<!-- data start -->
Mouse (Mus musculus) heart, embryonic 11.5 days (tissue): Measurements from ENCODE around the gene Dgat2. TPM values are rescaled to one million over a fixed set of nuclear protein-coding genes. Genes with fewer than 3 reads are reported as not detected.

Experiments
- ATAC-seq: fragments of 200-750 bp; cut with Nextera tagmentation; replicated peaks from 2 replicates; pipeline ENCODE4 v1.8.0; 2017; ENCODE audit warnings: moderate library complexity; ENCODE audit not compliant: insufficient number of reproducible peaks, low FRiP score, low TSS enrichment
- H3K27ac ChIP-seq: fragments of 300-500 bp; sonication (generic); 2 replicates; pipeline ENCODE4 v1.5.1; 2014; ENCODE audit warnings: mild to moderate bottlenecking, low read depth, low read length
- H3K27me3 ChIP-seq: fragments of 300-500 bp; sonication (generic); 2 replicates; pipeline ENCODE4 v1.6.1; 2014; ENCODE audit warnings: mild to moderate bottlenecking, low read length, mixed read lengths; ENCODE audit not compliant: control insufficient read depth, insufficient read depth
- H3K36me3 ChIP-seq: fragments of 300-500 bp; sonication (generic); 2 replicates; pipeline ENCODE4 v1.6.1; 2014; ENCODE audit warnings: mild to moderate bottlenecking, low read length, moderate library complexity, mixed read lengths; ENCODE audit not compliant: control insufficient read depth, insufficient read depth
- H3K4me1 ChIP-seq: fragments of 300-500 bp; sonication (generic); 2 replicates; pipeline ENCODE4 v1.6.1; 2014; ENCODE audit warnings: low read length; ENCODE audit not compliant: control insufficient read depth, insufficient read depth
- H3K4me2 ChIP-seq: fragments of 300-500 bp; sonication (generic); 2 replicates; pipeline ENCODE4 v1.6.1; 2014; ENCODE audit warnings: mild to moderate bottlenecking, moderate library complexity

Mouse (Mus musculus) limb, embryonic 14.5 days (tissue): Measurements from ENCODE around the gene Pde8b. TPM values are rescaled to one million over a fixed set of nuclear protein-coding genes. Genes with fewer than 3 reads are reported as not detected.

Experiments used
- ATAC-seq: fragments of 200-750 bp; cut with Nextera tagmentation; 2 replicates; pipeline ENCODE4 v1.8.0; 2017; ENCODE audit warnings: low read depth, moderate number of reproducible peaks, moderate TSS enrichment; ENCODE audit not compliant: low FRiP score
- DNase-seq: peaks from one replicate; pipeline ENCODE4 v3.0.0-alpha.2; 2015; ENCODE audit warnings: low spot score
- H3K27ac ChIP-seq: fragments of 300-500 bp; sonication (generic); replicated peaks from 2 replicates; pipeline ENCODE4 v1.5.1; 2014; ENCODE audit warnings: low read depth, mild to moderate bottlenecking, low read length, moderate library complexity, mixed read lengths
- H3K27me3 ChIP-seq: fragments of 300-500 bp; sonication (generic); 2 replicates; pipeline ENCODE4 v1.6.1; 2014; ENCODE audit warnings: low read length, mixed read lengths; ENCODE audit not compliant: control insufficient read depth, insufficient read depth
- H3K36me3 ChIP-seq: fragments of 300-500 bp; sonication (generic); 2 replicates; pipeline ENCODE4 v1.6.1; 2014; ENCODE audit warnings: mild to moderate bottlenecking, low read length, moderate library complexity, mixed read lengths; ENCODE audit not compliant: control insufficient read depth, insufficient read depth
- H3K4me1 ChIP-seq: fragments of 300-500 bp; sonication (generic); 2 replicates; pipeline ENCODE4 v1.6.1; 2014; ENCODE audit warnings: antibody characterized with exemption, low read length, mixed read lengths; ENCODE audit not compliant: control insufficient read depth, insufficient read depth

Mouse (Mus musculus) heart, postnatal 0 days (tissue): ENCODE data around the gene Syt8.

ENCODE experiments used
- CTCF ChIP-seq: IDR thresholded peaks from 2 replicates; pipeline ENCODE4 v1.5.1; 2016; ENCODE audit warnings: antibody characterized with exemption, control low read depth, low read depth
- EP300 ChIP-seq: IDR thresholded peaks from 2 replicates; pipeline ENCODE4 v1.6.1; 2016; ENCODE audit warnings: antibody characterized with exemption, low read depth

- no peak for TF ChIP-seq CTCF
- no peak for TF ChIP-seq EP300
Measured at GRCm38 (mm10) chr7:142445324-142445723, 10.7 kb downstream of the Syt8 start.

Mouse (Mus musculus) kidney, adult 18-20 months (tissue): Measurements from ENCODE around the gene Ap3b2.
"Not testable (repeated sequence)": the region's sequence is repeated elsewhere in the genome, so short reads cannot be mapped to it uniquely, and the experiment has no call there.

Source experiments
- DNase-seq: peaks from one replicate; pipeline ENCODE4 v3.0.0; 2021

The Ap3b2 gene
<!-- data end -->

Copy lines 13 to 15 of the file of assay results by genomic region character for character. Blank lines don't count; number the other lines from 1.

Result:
- H3K27ac ChIP-seq: fragments of 300-500 bp; sonication (generic); replicated peaks from 2 replicates; pipeline ENCODE4 v1.5.1; 2014; ENCODE audit warnings: low read depth, mild to moderate bottlenecking, low read length, moderate library complexity, mixed read lengths
- H3K27me3 ChIP-seq: fragments of 300-500 bp; sonication (generic); 2 replicates; pipeline ENCODE4 v1.6.1; 2014; ENCODE audit warnings: low read length, mixed read lengths; ENCODE audit not compliant: control insufficient read depth, insufficient read depth
- H3K36me3 ChIP-seq: fragments of 300-500 bp; sonication (generic); 2 replicates; pipeline ENCODE4 v1.6.1; 2014; ENCODE audit warnings: mild to moderate bottlenecking, low read length, moderate library complexity, mixed read lengths; ENCODE audit not compliant: control insufficient read depth, insufficient read depth